Is Cash for Clunkers a Waste of Money?

White House Sees Other Benefits: 'It's Good for Our Energy Security and Our Environment'

The White House Monday released an analysis of Cash for Clunkers applications showing that the transactions were generating a 61 percent increase in fuel economy. Vehicles purchased through the program get an average of 25.4 miles per gallon; the average fuel economy for trade-ins was 15.8 miles per gallon. In gas alone, that's going to save a typical customer $700 to $1,000, said White House spokesman Robert Gibbs.

"It's good for consumers, it's good for dealers and auto manufacturers. You've see Ford talk about their sales being up as a result of this program," Gibbs said. "It's good for our energy security and our environment."

The Cash for Clunkers program was designed to help the struggling auto industry by giving owners of old cars money toward the purchase of a new, more fuel-efficient vehicle. Owners of old cars and trucks can get $3,500 or $4,500 toward a new, more fuel-efficient vehicle in exchange for scrapping their old vehicle.

Economics Professor: Most Cars Sold Are Ones Detroit Has No Trouble Selling

Originally, Cash for Clunkers was supposed to continue through Nov. 1, or until the money ran out. But there were so many dealers participating that if each one just completed a dozen Cash for Clunkers sales, the $1 billion initially allocated by Congress in July would be gone in days.

Last week, the program's first week, some dealers had already initiated more like 250 sales through the program -- 20 times what the government was expecting. Later during the week, the White House announced it might have to suspend the program because of its shocking popularity. The House promptly allocated another $2 billion. The program's fate hangs on whether the Senate will vote to extend more funds this week.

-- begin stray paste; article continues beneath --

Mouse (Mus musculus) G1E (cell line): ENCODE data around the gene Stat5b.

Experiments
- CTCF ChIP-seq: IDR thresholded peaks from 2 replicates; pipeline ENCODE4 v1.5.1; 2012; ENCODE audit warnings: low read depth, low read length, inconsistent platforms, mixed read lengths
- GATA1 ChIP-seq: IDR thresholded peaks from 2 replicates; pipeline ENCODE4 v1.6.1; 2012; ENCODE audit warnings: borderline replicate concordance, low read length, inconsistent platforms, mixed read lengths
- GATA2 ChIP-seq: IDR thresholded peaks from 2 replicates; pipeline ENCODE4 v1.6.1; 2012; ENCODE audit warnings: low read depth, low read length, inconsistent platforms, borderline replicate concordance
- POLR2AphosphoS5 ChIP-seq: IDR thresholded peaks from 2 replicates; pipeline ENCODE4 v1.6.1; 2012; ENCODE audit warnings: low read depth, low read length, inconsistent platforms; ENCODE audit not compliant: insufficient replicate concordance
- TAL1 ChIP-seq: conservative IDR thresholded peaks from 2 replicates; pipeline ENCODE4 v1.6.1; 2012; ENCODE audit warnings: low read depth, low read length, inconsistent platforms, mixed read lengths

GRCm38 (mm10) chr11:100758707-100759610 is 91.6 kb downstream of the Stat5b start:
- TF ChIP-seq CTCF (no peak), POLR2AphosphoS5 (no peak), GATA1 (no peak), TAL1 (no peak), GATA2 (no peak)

Peter Morici, an economics professor at the University of Maryland, doesn't believe this is the best way for the government to spend its money.

"Cash for Clunkers does not affect the overall economy as much as folks think," Morici said. "It's helping Detroit clear out the lots, however most of the cars that are getting sold are the ones that Detroit has no trouble selling."

The automakers have too many trucks and SUVs, vehicles that can't be sold through the program, he added, warning that imported cars might benefit the most. In that case, there won't be much of a ripple effect through the economy.

The other problem: If there is a surge in car buying today, consumers are less likely to buy a new car six months down the road.

Case Study: China's Stimulus Package Boosted Domestic Production, Economy

"China did a masterful job of using its stimulus package to promote domestic production. The Obama stimulus package merely promoted the expansion of the federal bureaucracy," Morici said. "The China stimulus package helps the economy; the Obama stimulus package does not."

But not everyone is so skeptical.

"I think it's a big plus for the economy," said Mark Zandi, chief economist at Moody's "It goes a long way to clearing out inventory and getting the automakers to ramp up production. It will be a key factor driving the economy from recession to recovery."

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